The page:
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Kennedy School Review

Topic / Science, Technology and Data

Building a Policy Agenda for the Future of Work

Fear of increased automation in work has undoubtedly caught the public interest. From international organizations to multinational corporations and TV shows, there have been numerous attempts to predict the impacts that automation will have on the economy – especially within labor markets. Analysing the Future of Work is, however, more than just measuring the net impact on jobs. It is about acknowledging the “many forces of change affecting three deeply connected dimensions of an organization: work (the what), the workforce (the who), and the workplace (the where)”[1].

Unsurprisingly, Americans express two times more worry than eagerness about emerging automation[2]. Yet, although 85% of Americans call for policies that would moderate the influence of these technologies, many believe their own jobs are not significantly imperiled[3].

The truth is digitization, automation, and other emerging technologies will disrupt the world of work in the 21st century at least as much as we witnessed during the 20th century, when societies shifted from economies dependent on agriculture to those embracing manufacturing.

According to McKinsey, “14% of the global workforce may need to switch occupational categories” [4]. This is especially true in advanced economies where “retraining and redeploying tens of millions of mid-career, middle-age workers”[5] will be key. But job change is only half of the story. New labor demand will also be created, specifically in areas of historic underspending such as infrastructure and buildings, or emerging fields like climate adaptation. As many as 90 to 120 million jobs may be generated — but only with the right policy environment and proactive decision-making by organizations[6].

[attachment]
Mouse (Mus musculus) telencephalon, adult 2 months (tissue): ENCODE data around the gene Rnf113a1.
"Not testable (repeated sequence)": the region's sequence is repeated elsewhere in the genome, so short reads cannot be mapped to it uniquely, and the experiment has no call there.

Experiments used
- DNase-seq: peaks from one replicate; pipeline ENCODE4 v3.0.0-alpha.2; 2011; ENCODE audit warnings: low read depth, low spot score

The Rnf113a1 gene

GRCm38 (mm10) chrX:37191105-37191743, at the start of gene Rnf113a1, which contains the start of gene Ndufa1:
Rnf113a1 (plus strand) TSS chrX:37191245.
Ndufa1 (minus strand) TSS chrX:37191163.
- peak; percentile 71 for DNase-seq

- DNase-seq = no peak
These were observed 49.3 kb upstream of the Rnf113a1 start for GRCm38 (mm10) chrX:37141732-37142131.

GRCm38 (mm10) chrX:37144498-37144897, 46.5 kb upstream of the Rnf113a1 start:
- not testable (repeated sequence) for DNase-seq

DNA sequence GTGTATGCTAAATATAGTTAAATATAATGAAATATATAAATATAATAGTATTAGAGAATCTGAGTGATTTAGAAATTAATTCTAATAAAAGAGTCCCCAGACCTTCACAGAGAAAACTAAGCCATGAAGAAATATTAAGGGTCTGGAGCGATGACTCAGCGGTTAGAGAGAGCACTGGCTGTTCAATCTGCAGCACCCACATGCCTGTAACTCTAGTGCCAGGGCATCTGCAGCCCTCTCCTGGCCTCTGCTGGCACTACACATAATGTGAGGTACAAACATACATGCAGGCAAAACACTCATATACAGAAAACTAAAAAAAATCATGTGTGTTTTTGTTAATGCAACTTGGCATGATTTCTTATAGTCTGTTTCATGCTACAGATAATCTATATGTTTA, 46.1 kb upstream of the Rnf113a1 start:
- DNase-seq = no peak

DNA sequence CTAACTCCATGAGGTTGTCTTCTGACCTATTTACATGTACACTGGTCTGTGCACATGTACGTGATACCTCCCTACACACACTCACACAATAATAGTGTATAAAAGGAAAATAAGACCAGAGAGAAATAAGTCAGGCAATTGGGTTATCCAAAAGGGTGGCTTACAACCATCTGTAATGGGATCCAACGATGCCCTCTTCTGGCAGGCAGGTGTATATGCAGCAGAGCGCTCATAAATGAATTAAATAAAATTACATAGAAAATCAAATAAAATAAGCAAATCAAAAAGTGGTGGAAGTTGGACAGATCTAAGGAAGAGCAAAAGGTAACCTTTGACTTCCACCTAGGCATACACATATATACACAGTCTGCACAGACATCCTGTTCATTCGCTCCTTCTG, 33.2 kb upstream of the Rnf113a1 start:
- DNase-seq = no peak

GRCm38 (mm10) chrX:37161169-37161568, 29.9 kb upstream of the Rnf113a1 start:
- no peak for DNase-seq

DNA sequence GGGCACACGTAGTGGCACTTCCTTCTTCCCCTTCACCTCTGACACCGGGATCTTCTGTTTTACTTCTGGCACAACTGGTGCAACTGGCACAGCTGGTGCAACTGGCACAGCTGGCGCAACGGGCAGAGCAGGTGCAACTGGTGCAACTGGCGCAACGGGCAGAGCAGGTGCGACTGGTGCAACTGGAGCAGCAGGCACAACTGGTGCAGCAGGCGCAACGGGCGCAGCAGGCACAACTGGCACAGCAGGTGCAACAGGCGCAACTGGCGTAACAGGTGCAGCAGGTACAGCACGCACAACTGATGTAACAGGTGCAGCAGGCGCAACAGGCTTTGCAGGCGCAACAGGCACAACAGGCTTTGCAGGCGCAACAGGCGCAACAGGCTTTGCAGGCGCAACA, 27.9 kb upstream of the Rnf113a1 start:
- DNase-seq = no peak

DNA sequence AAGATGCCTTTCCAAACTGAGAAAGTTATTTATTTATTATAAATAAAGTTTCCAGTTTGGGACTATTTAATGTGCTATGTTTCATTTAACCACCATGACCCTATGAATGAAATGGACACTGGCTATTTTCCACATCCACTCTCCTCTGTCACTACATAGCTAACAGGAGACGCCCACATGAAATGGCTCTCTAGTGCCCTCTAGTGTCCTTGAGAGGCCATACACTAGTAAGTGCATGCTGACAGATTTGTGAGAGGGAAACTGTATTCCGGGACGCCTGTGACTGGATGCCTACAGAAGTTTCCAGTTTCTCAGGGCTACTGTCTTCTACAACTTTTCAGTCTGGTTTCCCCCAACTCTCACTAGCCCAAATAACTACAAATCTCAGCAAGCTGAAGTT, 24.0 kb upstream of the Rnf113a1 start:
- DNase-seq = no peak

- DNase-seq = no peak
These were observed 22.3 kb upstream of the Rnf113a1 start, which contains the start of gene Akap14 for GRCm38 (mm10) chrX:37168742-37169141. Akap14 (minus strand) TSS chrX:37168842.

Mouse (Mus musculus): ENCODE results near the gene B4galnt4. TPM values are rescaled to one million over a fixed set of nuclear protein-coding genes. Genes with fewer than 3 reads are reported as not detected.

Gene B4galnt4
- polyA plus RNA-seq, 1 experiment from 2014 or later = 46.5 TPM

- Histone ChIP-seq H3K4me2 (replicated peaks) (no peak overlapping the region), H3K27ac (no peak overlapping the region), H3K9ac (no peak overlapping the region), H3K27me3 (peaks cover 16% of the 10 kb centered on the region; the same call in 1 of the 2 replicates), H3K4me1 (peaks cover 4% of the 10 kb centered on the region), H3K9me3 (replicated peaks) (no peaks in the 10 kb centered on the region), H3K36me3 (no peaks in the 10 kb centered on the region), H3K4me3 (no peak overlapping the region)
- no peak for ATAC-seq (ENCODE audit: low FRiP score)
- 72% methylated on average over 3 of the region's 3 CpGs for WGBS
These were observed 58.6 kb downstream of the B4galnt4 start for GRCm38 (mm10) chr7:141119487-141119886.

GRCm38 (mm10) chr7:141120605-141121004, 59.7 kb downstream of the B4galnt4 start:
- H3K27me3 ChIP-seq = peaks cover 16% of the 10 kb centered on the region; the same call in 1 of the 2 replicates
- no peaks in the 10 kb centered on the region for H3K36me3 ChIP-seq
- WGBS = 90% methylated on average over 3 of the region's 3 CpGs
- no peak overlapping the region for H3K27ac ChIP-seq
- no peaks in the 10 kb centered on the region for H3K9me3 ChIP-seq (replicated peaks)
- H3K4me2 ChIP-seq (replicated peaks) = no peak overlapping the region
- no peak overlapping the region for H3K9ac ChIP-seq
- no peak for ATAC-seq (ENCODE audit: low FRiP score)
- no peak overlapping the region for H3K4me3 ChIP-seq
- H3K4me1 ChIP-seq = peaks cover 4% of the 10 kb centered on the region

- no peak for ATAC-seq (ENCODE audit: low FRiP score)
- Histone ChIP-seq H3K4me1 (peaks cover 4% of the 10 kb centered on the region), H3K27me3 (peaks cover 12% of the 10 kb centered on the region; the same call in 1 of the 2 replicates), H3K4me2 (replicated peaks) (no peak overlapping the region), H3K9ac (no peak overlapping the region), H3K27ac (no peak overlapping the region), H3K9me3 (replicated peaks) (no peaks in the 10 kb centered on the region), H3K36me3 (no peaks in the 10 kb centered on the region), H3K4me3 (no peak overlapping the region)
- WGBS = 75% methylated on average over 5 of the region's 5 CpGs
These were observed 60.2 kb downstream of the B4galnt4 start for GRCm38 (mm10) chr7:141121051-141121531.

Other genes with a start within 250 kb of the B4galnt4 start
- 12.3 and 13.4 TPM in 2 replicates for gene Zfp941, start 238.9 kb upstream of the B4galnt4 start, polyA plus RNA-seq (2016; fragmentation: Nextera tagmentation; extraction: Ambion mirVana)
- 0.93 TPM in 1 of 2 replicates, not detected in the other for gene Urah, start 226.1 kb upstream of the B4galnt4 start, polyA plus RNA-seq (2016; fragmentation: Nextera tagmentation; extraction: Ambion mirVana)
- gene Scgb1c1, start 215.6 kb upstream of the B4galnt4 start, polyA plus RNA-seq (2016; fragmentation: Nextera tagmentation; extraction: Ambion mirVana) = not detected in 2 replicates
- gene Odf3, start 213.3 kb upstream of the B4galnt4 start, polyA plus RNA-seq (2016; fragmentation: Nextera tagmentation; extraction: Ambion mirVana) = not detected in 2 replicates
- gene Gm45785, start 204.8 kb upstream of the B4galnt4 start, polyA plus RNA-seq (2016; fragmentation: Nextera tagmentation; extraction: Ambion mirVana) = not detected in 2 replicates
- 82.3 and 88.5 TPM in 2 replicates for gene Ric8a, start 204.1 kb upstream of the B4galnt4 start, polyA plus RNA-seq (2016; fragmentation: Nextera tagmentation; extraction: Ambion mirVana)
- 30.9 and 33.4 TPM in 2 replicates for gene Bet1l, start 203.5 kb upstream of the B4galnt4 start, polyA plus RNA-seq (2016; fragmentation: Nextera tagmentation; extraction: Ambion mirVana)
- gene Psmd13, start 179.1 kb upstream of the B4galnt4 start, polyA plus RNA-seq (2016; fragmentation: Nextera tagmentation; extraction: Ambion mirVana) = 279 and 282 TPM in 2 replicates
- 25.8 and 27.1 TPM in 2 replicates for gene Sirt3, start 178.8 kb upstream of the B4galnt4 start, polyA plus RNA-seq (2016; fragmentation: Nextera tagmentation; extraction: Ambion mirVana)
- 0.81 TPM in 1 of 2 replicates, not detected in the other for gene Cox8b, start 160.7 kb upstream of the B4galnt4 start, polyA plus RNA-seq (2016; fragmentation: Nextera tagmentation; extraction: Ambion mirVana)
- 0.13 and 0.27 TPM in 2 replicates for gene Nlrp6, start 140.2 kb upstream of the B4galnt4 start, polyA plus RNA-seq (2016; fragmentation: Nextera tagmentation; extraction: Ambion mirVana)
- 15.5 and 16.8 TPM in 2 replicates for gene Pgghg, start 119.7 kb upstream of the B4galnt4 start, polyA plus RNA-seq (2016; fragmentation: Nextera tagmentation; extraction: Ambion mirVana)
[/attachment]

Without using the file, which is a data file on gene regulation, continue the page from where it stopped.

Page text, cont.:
Countering the destructive force of technology on existing jobs will require speeding up its constructive force in new sectors. Further, labor will need to be retooled more quickly than it has been historically. Previous work transformations happened at a generational pace — by contrast, the World Economic Forum predicts that “by 2022, no less than 54% of all employees will require significant re- and upskilling”[7].

Importantly, the individuals affected by the changing landscape will bear the burden disproportionately. As work is aggressively redesigned around human-machine collaboration — individual workers, who are still vastly better than machines at problem solving, communication, and coping with uncertainty, will be required to participate in how work is redesigned. In this context, there is an urgent need for the development of scalable solutions that go beyond increasing productivity. Initiatives such as the German dual-system apprenticeship program, blending school- and work-based learning, is considered best-practice on how to equip people with the right skills to thrive in new work environments. Solutions like this in the US will involve federal, state, and local governments, as well as corporations, educators, and of course, the individual workers themselves. Getting there will require forward-looking thinking and proactive action to circumvent the existing barriers.